Is failure not an option

‘Failure is not an option’: This is a strong statement which evokes many fearful thoughts in many
people. Indeed, living with this powerful belief myself prevented me from trying new things or even
trying to do my best- whether it was doing school work or learning new skills. I did not learn to ride a
bicycle until I was in my 40s!
In my line of work, the success of students, and thereby their institution, is identified by how
‘successful’ the students are academically, as measured by their examination and other assessment
results. This happens everywhere no matter if the pupil attends school in rural China or in urban
London. The funding for schools and universities is often allocated according to ‘league’ tables which
fundamentally rely on the results of such assessments, subject to all sorts of weightings designed to
account for influences such as family wealth and geographical location. “But we need some kind of
tool to assess how well these educational establishments are doing”, I hear you say.
In my 30 years of working in an HEI I have met many talented, motivated and dedicated students.
They are young and full of hopes and dreams. Inevitably, one day one of them might come to see
me, head hanging low, saying how they have failed their course and that “they can’t do it”. “OK”, I
say, “so how did you get here today? How did you get into University? How did you know which
room I was in?” They look at me as if I have three heads! They then proceed to tell me how they got
here and their past achievements. Then I ask, “so you are a failure then?” and the response comes,
“No… not really.”
Another time they may come in saying “Ahhh you must think I’m stupid, I didn’t make this or that
product in my experiment, I have failed”. “Oh”, I say, “but you got a product – just not what you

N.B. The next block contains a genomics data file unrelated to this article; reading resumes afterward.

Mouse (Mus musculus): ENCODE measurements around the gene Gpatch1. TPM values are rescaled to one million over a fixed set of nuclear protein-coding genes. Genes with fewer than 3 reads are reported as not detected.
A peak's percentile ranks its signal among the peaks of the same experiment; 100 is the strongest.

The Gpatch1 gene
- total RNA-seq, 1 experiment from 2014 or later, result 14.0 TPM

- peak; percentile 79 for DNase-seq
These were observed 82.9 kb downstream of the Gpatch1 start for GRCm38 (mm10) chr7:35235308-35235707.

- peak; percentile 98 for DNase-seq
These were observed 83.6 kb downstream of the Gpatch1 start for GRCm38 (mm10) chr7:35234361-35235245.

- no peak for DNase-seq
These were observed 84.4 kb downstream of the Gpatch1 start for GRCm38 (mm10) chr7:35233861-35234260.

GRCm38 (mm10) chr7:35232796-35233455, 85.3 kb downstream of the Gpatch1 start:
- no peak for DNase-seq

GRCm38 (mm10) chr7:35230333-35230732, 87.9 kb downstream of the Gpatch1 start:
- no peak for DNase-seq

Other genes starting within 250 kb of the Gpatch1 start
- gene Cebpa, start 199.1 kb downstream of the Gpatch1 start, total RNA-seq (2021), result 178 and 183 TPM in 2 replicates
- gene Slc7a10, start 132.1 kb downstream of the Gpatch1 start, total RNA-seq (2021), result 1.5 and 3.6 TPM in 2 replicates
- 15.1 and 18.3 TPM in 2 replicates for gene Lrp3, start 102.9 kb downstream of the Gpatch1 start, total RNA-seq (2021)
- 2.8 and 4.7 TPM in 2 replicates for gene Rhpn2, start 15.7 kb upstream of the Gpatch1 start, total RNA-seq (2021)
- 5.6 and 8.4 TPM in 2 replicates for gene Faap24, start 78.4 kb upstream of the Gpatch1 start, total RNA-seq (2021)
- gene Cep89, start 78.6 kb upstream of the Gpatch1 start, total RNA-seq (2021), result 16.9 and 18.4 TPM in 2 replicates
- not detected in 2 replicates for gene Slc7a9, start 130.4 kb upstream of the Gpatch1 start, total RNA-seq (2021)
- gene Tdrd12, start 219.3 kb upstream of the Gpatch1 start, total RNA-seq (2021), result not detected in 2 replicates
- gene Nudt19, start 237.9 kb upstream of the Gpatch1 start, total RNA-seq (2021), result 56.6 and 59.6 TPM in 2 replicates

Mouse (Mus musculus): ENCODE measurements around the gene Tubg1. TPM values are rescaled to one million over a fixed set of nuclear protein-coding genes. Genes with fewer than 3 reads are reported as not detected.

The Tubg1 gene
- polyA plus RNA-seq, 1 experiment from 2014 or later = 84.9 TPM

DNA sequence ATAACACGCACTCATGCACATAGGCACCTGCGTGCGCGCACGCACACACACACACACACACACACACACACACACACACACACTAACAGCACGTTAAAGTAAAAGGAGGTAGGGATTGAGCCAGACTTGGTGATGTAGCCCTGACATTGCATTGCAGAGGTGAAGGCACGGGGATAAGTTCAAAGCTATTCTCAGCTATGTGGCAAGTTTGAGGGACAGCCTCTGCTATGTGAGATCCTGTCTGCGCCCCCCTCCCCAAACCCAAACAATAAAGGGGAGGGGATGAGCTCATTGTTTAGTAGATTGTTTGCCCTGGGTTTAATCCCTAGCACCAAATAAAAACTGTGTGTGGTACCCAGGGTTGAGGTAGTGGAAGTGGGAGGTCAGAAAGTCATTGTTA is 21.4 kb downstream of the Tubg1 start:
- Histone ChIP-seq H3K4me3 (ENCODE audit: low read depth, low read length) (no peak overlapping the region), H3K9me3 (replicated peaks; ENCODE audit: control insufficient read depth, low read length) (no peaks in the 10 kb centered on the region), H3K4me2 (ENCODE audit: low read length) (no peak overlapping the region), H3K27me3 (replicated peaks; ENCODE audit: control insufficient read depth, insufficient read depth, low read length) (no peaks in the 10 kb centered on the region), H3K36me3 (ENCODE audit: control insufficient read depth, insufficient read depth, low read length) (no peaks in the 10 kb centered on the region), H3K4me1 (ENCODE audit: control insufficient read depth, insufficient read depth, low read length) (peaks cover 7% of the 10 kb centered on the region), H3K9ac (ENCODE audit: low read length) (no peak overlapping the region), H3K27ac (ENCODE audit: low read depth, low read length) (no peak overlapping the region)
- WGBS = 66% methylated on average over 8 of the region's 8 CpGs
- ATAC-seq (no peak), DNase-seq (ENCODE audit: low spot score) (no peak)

were expecting! Who said you’re a failure?” and they reply “oh my mum/dad/teacher at my
school/friend said …” etc. etc.…
Failure is not an option for them because their idea of success or achievements is based not on their
own expectations and beliefs, but on someone else’s. How do I know this? Because I have used the
SEJ
for myself and for the student in front of me, I no longer neither fear falling off the bike nor do I
see students as failing – they simply got results they were not expecting!
Why does this matter? Students are not numbers or data about the exam results; they have talents
and skills in other areas that are just as important and more relevant to living a purposeful and
joyous life. Graduating with a first-class degree may be a nice accolade but it does not guarantee a
happy and fulfilling life afterwards. More than any academic success, students are people with their
own feelings and desires. I don’t see students as people who must be filled up with knowledge for us
both to succeed, I see individuals who have a lot to say and a lot to contribute. I have met many
inspiring individuals who despite the challenges life throws at them somehow succeed in studying
and graduating with big smiles on their bright faces. They really are effective at living their lives and
to me this is true success. It is not a matter of academic failure or achievement but of experiencing
in joy their time at university as fully as possible.
So good luck to you all of you who think you have failed – you may find you have discovered a
miracle cure from your ‘failures’. After all many scientific and engineering discoveries are born out of
so-called failure – just think of penicillin, pacemakers and post-it notes to name a few of the most
famous!

Is failure not an option. 16 Oct 2021
Finally, I would like to leave you with one of my favourite quotes from Mary:
“In this world of perfection, I hope you will make many mistakes, for in the making of mistakes you
are making you.”

Jacqueline Mary Phillips

Dr M Howard-Kishi

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